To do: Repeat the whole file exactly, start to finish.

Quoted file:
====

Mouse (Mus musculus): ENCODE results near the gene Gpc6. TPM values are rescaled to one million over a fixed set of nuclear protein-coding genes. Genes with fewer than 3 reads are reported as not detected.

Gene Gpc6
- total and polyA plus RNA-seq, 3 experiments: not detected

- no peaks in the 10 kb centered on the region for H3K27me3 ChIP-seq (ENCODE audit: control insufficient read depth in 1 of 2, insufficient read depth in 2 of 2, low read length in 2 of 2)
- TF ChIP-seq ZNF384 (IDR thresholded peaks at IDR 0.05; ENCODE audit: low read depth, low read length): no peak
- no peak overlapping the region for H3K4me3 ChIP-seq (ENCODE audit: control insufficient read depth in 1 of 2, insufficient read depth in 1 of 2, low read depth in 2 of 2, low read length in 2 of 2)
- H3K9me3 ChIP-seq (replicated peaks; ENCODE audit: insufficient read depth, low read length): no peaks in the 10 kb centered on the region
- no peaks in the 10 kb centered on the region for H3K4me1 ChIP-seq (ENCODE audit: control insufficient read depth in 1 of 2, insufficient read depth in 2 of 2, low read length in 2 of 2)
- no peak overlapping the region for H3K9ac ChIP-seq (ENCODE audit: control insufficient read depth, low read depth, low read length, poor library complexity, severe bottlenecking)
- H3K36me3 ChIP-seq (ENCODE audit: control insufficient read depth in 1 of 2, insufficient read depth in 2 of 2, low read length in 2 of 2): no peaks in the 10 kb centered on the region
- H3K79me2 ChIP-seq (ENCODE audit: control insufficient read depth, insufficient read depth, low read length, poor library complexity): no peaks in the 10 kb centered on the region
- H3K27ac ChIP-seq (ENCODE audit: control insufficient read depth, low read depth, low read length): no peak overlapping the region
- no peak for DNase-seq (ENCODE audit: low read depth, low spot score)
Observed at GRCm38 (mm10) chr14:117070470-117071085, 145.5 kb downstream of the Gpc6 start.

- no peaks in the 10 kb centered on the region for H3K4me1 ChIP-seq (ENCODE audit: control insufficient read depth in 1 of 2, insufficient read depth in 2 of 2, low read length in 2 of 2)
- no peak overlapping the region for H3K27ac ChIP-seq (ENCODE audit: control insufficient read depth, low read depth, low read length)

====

Mouse (Mus musculus): ENCODE results near the gene Gpc6. TPM values are rescaled to one million over a fixed set of nuclear protein-coding genes. Genes with fewer than 3 reads are reported as not detected.

Gene Gpc6
- total and polyA plus RNA-seq, 3 experiments: not detected

- no peaks in the 10 kb centered on the region for H3K27me3 ChIP-seq (ENCODE audit: control insufficient read depth in 1 of 2, insufficient read depth in 2 of 2, low read length in 2 of 2)
- TF ChIP-seq ZNF384 (IDR thresholded peaks at IDR 0.05; ENCODE audit: low read depth, low read length): no peak
- no peak overlapping the region for H3K4me3 ChIP-seq (ENCODE audit: control insufficient read depth in 1 of 2, insufficient read depth in 1 of 2, low read depth in 2 of 2, low read length in 2 of 2)
- H3K9me3 ChIP-seq (replicated peaks; ENCODE audit: insufficient read depth, low read length): no peaks in the 10 kb centered on the region
- no peaks in the 10 kb centered on the region for H3K4me1 ChIP-seq (ENCODE audit: control insufficient read depth in 1 of 2, insufficient read depth in 2 of 2, low read length in 2 of 2)
- no peak overlapping the region for H3K9ac ChIP-seq (ENCODE audit: control insufficient read depth, low read depth, low read length, poor library complexity, severe bottlenecking)
- H3K36me3 ChIP-seq (ENCODE audit: control insufficient read depth in 1 of 2, insufficient read depth in 2 of 2, low read length in 2 of 2): no peaks in the 10 kb centered on the region
- H3K79me2 ChIP-seq (ENCODE audit: control insufficient read depth, insufficient read depth, low read length, poor library complexity): no peaks in the 10 kb centered on the region
- H3K27ac ChIP-seq (ENCODE audit: control insufficient read depth, low read depth, low read length): no peak overlapping the region
- no peak for DNase-seq (ENCODE audit: low read depth, low spot score)
Observed at GRCm38 (mm10) chr14:117070470-117071085, 145.5 kb downstream of the Gpc6 start.

- no peaks in the 10 kb centered on the region for H3K4me1 ChIP-seq (ENCODE audit: control insufficient read depth in 1 of 2, insufficient read depth in 2 of 2, low read length in 2 of 2)
- no peak overlapping the region for H3K27ac ChIP-seq (ENCODE audit: control insufficient read depth, low read depth, low read length)